|Green woman taking photo|
I want to do what I have to do without resentment.
I crossed out two words, so it read:
I want to do what I need to do without resentment.
I guess there was some important difference to me at the time. I don't "have to" do anything. The unspoken idea is that the revised aspiration reads
I want to do what I need to do to stay alive without resentment.
As you know if you follow this blog, I had a kidney transplant Oct. 12 of last year. What I didn't know was how much I would need to do to keep that kidney, piled on top of the things we all need to do to stay alive, like move our lazy asses. I hoped I would come out of the surgery ready to dance. Well, I can, in a chair, but basically, that nice, fresh, energetic kidney went into a 68-year-old body debilitated by years of declining energy. Right now, despite Tylenol, that body is yelling at me for doing on the crosstrainer 16 minutes at 36 watts yesterday. That isn't much, and turns out to be more than I should have done.
There is a difference, too, between what I need to do to stay alive, and what I believe I ought to do, optimally. How can I explain it? When I get up in the morning I am always kind of confused. Who knows, maybe it's my medications. I have to weigh myself and record it every morning - this is one way to catch a rejection episode right away - if the kidney is getting confused, you start to retain water, weight jumps up. The damn scales are unreliable, though. Weigh yourself twice in a row, you always get two weights. What I ought to do to do this right is find the other digital scales, I think we have some still in the box, sent to us by Baxter pharm way back in 2006, when I briefly went on dialysis. Or do I need to do that to make this work?
I know, you wish I would stop right there. But the next thing I need to do is take my vitals. Same reason. Catch a fever, for instance, when it starts. And the next thing is take my synthroid, which you take before you eat and without taking any other pills. All this when I haven't yet had my coffee, which would throw my temperature off.
On and on and on it goes, and most of all, take my immunosuppressants 3 times a day on schedule. This means reviewing periodically whether I need to refill one of those. The way most transplants fail is that people stop taking these drugs seriously.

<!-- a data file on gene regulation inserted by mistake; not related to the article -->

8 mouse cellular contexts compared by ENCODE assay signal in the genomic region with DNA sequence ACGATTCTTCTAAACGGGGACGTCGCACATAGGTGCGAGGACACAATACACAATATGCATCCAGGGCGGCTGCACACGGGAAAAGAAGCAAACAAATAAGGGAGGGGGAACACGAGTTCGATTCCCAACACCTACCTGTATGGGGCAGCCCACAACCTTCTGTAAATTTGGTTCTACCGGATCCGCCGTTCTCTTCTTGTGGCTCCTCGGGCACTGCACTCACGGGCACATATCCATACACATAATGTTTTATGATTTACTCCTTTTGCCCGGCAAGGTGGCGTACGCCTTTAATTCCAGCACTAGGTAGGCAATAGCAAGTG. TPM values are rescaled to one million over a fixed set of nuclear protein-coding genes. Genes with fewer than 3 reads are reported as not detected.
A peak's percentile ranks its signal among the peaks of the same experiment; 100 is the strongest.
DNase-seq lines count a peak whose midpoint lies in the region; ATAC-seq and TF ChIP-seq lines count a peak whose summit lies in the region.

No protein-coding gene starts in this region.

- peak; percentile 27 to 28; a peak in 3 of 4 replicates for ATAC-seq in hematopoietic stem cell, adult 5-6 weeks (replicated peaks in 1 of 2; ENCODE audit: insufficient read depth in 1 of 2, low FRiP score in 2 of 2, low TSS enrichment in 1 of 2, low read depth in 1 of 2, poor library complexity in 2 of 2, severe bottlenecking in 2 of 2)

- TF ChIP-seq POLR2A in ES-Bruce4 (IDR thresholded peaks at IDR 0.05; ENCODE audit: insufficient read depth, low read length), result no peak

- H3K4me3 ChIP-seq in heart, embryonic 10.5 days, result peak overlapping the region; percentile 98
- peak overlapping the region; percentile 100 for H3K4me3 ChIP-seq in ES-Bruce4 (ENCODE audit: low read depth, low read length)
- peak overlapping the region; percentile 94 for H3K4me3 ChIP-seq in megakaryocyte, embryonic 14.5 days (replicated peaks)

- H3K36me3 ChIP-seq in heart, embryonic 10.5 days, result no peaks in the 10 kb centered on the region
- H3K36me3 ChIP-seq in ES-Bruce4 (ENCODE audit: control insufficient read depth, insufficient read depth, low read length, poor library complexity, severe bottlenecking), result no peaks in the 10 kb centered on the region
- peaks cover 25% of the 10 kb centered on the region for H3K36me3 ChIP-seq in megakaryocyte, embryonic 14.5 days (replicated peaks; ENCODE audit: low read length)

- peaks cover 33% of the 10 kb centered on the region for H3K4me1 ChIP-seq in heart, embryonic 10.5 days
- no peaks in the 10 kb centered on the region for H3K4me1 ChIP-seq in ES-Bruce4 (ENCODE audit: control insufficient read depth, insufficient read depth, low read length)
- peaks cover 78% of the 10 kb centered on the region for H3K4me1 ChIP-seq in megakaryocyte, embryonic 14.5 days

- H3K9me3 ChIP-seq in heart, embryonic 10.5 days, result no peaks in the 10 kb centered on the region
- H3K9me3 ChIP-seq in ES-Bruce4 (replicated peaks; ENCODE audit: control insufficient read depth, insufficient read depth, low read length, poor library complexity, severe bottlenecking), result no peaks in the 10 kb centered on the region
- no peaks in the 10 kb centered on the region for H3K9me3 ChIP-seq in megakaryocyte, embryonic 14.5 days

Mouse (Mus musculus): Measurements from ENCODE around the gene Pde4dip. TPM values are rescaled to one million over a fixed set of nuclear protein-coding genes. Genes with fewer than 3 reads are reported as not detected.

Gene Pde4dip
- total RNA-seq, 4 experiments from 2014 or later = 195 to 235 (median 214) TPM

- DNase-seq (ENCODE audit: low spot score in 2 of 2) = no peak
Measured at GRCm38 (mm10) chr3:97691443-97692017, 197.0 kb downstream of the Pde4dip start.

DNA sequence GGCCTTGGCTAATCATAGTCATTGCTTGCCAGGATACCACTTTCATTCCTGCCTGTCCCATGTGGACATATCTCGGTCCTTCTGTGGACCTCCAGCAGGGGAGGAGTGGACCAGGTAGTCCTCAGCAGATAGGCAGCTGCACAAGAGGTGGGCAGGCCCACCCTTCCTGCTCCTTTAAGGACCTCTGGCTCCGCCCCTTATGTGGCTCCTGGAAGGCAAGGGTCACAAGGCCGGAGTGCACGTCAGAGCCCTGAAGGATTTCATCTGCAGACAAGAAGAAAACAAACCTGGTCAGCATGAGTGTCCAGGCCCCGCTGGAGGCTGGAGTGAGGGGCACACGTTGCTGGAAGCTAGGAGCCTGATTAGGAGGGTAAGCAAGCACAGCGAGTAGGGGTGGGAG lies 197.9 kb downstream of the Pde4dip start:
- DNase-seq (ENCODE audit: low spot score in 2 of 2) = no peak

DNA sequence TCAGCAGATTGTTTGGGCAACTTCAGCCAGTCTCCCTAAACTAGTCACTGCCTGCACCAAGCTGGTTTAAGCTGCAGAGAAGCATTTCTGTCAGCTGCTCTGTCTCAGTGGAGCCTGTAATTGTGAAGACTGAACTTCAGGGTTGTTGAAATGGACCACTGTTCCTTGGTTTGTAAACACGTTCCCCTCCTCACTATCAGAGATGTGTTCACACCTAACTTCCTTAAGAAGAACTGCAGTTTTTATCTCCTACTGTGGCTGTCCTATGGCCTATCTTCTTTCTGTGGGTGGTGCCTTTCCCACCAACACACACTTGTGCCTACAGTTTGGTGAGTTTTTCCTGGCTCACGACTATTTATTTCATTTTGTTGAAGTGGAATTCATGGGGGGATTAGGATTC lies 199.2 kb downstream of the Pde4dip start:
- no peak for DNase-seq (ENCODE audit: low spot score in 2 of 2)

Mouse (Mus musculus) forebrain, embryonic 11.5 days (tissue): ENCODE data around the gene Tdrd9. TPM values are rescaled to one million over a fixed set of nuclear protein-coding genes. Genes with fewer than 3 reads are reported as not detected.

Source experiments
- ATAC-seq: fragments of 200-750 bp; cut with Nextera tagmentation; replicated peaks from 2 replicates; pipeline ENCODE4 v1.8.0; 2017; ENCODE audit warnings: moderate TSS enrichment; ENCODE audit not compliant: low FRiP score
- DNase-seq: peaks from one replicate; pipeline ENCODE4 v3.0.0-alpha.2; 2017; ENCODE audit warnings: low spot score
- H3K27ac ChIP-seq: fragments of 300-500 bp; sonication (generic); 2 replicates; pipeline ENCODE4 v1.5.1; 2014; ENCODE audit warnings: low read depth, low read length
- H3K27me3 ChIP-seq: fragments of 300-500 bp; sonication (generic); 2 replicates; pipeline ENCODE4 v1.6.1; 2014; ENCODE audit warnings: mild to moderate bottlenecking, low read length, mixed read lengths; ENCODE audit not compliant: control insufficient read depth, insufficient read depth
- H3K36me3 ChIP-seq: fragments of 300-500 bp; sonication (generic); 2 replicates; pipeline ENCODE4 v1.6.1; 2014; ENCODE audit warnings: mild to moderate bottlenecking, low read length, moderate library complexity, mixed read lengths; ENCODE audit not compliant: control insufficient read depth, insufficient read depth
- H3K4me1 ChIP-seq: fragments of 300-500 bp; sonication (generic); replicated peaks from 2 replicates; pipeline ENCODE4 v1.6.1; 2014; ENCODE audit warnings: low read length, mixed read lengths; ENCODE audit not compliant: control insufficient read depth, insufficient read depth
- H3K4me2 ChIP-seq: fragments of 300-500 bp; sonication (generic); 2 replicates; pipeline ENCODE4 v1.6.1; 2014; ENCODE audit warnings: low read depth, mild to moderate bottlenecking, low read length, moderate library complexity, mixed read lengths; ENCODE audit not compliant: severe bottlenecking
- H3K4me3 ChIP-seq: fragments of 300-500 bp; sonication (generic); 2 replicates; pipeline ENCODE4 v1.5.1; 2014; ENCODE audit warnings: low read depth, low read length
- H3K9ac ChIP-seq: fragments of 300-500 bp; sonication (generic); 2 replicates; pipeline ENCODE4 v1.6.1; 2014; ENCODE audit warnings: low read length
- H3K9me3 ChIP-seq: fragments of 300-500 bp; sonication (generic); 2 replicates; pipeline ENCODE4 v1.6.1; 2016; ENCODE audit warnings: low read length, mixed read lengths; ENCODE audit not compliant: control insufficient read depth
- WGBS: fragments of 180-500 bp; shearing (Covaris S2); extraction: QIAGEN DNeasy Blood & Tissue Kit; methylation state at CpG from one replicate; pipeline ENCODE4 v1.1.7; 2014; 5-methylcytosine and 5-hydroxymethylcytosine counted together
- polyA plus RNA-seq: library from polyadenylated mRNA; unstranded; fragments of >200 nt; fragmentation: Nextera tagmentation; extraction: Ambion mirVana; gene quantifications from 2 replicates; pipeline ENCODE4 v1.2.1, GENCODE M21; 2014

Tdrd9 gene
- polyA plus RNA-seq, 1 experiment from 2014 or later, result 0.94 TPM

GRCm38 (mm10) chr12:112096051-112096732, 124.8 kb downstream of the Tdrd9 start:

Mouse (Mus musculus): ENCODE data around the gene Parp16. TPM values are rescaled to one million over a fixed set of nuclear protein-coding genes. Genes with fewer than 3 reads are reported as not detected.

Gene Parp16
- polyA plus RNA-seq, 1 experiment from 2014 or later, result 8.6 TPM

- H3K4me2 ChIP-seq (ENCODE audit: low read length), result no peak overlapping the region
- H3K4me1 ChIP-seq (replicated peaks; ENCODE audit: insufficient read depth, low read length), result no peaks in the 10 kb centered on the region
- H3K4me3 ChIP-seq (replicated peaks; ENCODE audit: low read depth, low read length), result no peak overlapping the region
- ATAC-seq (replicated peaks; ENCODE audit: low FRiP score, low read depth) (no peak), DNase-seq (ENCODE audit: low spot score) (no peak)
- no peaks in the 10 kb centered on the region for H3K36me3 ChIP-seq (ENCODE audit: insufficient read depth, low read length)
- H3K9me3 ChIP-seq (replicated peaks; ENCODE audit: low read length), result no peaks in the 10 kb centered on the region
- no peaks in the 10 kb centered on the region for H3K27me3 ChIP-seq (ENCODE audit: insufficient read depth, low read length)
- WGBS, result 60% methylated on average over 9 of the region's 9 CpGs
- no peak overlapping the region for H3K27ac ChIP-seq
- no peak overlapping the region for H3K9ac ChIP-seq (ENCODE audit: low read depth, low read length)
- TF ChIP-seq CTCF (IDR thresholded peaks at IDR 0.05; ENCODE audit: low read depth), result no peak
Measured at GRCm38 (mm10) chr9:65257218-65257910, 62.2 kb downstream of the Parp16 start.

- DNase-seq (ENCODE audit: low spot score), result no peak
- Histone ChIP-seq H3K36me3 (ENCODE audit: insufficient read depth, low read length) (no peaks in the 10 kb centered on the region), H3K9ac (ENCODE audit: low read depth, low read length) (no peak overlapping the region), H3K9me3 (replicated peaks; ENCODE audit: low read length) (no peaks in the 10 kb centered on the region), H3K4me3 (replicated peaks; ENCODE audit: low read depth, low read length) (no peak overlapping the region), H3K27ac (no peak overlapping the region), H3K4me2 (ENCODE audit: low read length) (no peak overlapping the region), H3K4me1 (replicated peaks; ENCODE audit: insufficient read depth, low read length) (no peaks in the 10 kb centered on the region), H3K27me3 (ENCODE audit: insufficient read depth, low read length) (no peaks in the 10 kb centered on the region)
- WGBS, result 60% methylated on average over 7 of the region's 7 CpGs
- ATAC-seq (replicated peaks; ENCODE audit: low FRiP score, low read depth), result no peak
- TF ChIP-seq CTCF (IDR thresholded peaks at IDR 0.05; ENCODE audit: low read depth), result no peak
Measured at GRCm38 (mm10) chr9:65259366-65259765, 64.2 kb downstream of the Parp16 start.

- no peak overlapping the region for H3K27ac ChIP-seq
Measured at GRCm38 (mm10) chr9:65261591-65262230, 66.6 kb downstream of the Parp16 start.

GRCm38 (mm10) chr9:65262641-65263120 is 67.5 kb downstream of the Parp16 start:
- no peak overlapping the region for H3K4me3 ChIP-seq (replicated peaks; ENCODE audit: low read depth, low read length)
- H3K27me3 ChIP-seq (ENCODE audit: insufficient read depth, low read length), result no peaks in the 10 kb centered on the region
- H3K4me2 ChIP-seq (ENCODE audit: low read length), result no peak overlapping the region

There's much more. But I was going to write about aspiration. The problem with my New Year's aspiration is that it has involved stifling my natural frustration about spending my days in doctor's offices and working with new habits at home, while I am waking up and want to be doing lots of other things. Fun things, and the myriad things that have piled up during the last years, when I was too sick to do much of anything.
What got me going on all this yesterday was a book called Rebel Buddha, by Dzogchen Ponlop, the first dharma (Buddhist wisdom) book I have read all the way through in quite a while (too tired to read anything serious). Nearing the end, the teacher is encouraging me to seat myself right in the middle of my emotions. That would include the resentment I thought I could get over. I was especially not over it Wednesday, where I began with medical stuff at 8:00 a.m., left the house at 9:30 to get a lab draw (which took two sticks, they tell me I'm not drinking enough water, I have to start measuring my water, one more thing); then to over-exercise, then a healthy lunch, which was good, but I wanted White Castle; then the nephrologist; then home at nearly 3:00, dog tired, and stayed tired.
A whole day of time for nothing but medical. To top this off, we relaxed that night watching the first episode of Middlemarch on Netflix. I often like this British stuff, but this foray into people's suppressed feelings and frustrations and unworkable conflicts was the last thing I needed, and the last episode I watch. However, I was too darn tired to turn it off and actually do something. Yes, my resentment is real, no matter how much I understand my good luck. (And yes, I will have more energy and feel better in 3-6 more months, and a lot of these things will become habits.)
But right now I am so resistant to some of these simple things, like washing out the elastic stockings at night, that I don't want to do them, I have to. That's the truth. So maybe the key is feel whatever you feel, but don't be carried away by it. Just -
Do what you need to do.
- without too much attention to preferences. And have a White Castle if that's what you really want.